I'll think about it. On one hand, I would like a supply of true 'Estamino' seeds. On the other, maybe I wouldn't need to bother with grafting if I just cross it the other other varieties I'm growing, such as 'Mountain Magic' and 'Jasper'. :P

William S.

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Re: Tomato rootstocks
« Reply #6 on: 2020-02-06, 02:01:15 PM »
Should be interesting. I sure enjoy the interspecies hybrids. We have threads for that around here somewhere. Also on homegrown goodness.
Western Montana garden, glacial lake Missoula sediment lacustrian silty clay mollisoil sometimes with added sand in places. Zone 6A with 100 to 130 frost free days

Dominic J

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Re: Tomato rootstocks
« Reply #7 on: 2020-07-27, 09:06:22 AM »
Well, I just got my first 'Estamino' rootstock tomato. Not 100% certain it was fully ripe, was still a little pale, but the stem was broken and it was soft to the touch.

Despite this, it tasted like a pretty acceptable medium-small red plum tomato. Despite being a "generative" rootstock, the plants themselves seem pretty vegetative, there's a LOT of vegetation, though perhaps it's just a bit slow to yield, because despite not having many fruits, there are quite a lot of flowers. The yield may just come a little later. They also seem to be self-fertile. I live in the middle of commercial farms, endless acres of wheat around me this year, no bumblebees in sight.

I could see myself growing this rootstock for the fruits themselves.

Andrew Barney

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Re: Tomato rootstocks
« Reply #8 on: 2020-07-27, 11:03:51 AM »
https://tgrc.ucdavis.edu/Misc-stocks%20list%202015.pdf

Quote
8.  Interspecific hybrids (2).  LA4135 F1S. lycopersicum VF36S. pennellii LA0716.  This hybrid is useful as a rootstock.  We  use  it for  maintenance  of S.  sitiens, and  sometimes S.  juglandifolium, and S. ochranthum. LA4488   F1S.  lycopersicum NC  84173S.  pennellii LA0716.    A  rootstock  hybrid  with  ToMV resistance.

The pennellii hybrids we are growing out are sometimes used as rootstocks. And since they grow like monsters i can see why!!!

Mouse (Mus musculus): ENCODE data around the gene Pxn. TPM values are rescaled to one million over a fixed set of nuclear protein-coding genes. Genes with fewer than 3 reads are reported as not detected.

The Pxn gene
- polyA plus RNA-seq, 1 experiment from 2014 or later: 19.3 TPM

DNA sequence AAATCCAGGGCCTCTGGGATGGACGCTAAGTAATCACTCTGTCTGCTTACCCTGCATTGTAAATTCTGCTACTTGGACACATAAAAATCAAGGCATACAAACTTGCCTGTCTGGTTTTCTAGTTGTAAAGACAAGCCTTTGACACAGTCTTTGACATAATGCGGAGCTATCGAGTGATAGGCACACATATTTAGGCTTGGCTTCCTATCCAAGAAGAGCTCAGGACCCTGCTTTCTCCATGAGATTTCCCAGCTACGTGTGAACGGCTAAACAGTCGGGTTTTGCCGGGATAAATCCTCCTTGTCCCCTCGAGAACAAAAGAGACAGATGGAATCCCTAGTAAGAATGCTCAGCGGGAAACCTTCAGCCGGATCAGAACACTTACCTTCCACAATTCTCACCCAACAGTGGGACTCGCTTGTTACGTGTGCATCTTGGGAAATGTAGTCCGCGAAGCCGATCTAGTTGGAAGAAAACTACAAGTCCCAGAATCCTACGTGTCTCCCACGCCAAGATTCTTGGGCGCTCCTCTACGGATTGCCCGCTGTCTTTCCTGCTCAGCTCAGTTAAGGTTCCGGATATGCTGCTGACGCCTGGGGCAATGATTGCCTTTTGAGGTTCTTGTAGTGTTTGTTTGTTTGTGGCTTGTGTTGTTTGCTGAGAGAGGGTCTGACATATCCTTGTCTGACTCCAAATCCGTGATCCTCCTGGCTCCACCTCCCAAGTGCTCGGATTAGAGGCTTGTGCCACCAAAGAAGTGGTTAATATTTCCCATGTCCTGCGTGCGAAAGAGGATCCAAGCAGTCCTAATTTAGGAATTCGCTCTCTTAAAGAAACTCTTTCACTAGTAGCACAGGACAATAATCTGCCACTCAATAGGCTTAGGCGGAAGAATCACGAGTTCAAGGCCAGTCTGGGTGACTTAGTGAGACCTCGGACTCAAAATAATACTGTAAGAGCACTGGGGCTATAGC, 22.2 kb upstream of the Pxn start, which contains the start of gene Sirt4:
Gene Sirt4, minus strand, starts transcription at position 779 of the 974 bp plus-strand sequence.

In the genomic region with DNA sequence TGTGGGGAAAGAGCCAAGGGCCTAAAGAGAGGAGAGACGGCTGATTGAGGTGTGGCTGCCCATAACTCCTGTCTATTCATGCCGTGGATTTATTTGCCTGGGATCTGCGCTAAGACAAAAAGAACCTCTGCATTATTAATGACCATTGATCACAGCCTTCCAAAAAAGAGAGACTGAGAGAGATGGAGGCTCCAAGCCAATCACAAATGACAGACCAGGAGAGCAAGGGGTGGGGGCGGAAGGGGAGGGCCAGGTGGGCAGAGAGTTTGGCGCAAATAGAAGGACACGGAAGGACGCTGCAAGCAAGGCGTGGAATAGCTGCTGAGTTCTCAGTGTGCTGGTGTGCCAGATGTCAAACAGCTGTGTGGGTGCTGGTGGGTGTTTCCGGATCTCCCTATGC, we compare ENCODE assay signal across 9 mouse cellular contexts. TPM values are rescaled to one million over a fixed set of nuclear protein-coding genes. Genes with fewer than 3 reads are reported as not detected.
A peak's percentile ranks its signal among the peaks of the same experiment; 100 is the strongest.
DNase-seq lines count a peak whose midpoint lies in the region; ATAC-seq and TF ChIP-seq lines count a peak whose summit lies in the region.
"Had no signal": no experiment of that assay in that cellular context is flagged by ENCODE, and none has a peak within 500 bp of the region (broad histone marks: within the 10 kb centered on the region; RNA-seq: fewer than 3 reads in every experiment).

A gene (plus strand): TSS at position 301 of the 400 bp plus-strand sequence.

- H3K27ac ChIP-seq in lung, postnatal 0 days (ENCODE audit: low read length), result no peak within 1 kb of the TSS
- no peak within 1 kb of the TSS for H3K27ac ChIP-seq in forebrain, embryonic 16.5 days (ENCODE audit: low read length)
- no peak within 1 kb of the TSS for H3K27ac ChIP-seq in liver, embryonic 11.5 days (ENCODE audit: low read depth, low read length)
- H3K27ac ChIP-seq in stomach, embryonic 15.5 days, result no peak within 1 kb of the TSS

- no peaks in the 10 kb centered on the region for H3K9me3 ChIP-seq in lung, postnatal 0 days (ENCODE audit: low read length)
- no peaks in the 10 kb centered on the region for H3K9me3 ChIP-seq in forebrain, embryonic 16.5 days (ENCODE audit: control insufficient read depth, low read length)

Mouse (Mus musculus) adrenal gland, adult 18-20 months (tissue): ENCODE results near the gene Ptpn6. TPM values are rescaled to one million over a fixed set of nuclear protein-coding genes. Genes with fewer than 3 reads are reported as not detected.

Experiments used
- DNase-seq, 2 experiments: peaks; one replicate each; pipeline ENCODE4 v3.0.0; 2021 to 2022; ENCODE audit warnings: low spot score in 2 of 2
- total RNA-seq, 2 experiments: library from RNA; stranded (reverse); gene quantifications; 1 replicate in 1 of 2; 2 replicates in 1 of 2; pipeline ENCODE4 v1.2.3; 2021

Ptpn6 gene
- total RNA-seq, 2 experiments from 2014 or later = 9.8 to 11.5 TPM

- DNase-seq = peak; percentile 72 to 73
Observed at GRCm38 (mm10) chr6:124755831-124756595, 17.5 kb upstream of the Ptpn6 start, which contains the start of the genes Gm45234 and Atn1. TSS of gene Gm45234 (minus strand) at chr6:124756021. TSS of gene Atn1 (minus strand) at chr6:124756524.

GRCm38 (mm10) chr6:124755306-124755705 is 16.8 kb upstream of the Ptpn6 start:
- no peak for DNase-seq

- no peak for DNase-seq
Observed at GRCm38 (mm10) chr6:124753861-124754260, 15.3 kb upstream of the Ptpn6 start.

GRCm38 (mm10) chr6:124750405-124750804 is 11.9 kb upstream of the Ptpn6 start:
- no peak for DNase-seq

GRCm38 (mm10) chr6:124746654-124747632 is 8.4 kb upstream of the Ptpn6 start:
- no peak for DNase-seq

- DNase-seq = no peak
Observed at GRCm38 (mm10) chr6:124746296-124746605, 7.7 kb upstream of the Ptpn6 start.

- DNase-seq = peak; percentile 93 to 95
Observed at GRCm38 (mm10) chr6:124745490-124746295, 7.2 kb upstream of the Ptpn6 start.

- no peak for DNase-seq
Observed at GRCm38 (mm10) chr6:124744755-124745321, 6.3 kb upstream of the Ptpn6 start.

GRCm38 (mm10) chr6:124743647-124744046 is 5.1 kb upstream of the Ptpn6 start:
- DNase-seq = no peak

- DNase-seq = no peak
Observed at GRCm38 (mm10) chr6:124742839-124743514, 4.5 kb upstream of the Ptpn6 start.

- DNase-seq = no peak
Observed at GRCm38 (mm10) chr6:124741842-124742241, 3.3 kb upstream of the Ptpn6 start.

p.s. William, can you send me seed from the one seed of  "LA4488"  pennellii hybrid with ToMV resistance that you grew out? My one seed died this summer. I would like that ToMV resistance. Thanks!

« Last Edit: 2020-07-27, 11:07:13 AM by Andrew Barney »

Dominic J

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Re: Tomato rootstocks
« Reply #9 on: 2020-07-27, 01:55:56 PM »
Estamino's quoted for a ton of resistances, one of the reason I picked it.

Quote

F3
    Fusarium Wilt (Races 1, 2, and 3)
FOR
    Fusarium Crown and Root Rot
LM
    Resistant to Leaf Molds A-E
N
    Nematodes
TOMV
    Tomato Mosaic Virus
TSWV
    Tomato Spotted Wilt Virus
V
    Verticillium Wilt


William S.

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Re: Tomato rootstocks
« Reply #10 on: 2020-07-27, 08:44:02 PM »
https://tgrc.ucdavis.edu/Misc-stocks%20list%202015.pdf

The pennellii hybrids we are growing out are sometimes used as rootstocks. And since they grow like monsters i can see why!!!

p.s. William, can you send me seed from the one seed of  "LA4488"  pennellii hybrid with ToMV resistance that you grew out? My one seed died this summer. I would like that ToMV resistance. Thanks!
[/quote

Yep
Western Montana garden, glacial lake Missoula sediment lacustrian silty clay mollisoil sometimes with added sand in places. Zone 6A with 100 to 130 frost free days